Fight for religious freedom

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The right of religious freedom means much more than merely being allowed to hold faith beliefs and go to church. Those are essential, of course, but a society that truly endorses religious freedom goes further. It also allows citizens to outwardly live their faith through the public activities they take up and, equally important, through those their conscience informs them to avoid.

In defence of that traditional understanding of religious freedom, the U.S. Conference of Catholic Bishops issued a bold statement four days after Easter. Titled “Our first, most cherished liberty,” the 12-page document is a manifesto for religious freedom that is blunt, provocative, timely, commendable — and worthy of export beyond American borders. Canadians should take note.

Happy 85th to Pope Benedict XVI

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When he turns 85 on April16 Pope Benedict XVI will be just the sixth pope to reach that milestone age and the oldest pontiff in 109 years. Last month, the Pope warmly told former Cuban president Fidel Castro, who is eight months Benedict’s senior, “Yes, I’m old, but I can still carry out my duties.”

Benedict was described as a transitional figure when he became pontiff seven years ago. He was 78. It had been 300 years since the Vatican welcomed a new pope that old. But although less robust than on the day he ascended the throne of Peter, Benedict is still keeping a busy schedule and serving the Church with faith and distinction. Some transition.

Parliament rules on brothels

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The decision by the Ontario appeal court to legalize brothels is misguided but the judges got one thing right. They agree it is not their place to make laws and have urged Parliament to act.

On March 26, the court ruled that prostitutes have a Charter right to work in safe environments and therefore should be allowed to operate brothels and hire bodyguards. Pimping and public solicitation remain illegal but otherwise the court gave a green light to red lights.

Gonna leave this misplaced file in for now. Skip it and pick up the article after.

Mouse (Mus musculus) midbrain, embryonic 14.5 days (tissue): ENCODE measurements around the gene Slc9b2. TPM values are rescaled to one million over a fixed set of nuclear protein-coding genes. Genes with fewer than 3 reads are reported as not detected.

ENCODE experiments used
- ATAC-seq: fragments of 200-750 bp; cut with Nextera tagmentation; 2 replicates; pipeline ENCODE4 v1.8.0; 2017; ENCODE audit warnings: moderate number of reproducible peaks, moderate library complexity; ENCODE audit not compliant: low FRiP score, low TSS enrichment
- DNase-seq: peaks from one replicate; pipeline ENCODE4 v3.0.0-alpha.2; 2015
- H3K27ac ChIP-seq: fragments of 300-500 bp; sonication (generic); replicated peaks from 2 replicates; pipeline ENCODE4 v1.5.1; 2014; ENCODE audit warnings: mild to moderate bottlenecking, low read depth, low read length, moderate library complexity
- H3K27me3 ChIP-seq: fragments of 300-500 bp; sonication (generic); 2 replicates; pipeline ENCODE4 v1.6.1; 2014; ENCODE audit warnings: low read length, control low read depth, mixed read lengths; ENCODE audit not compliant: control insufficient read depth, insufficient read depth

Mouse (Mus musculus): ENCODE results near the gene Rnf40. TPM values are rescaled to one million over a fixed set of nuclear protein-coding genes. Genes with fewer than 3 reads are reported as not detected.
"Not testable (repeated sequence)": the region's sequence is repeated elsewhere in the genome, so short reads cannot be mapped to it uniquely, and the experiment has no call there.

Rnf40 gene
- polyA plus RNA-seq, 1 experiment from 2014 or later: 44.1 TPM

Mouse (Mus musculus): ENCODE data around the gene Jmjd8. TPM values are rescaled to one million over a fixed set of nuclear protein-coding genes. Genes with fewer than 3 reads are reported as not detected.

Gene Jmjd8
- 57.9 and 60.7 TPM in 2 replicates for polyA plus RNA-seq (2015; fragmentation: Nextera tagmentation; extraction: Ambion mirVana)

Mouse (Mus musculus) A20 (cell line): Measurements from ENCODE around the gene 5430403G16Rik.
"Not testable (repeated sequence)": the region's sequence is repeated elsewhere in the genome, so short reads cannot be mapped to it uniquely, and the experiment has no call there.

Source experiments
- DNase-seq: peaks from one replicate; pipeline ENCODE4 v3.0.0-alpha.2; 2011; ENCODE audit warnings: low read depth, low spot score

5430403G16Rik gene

Take a stand on D&P

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In a perfect world, agencies dedicated to lifting people out of poverty would be well financed with both private and public funds. But the world of 2012 is far from perfect so it should be no shock that Development and Peace is reeling from a 68 per cent cut in government funding.

Governments everywhere are scrambling to reduce huge budget deficits and ballooning debts exacerbated by global economic turmoil. In Canada, amid expensive national infrastructure and bailout programs, the Conservative government changed its approach to foreign aid in 2010. Where foreign aid used to be based on a percentage of GDP, it is now capped at $5 billion annually.

Abandon Ontario's casino plans

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An indisputable fact about casinos is that they hurt people. Not all people, of course, and perhaps not even the majority of people. But as sure as a roulette wheel spins, the casino business causes personal harm to land on some gamblers.

An important duty of government is to protect its citizens. We spend billions of dollars on such safety nets as policing, social programs and health care because society accepts a collective responsibility to look out for one another and then entrusts government to implement policies to make that happen. So it stands to reason that governments should not be supporting any type of high-stakes gambling business that can harm citizens.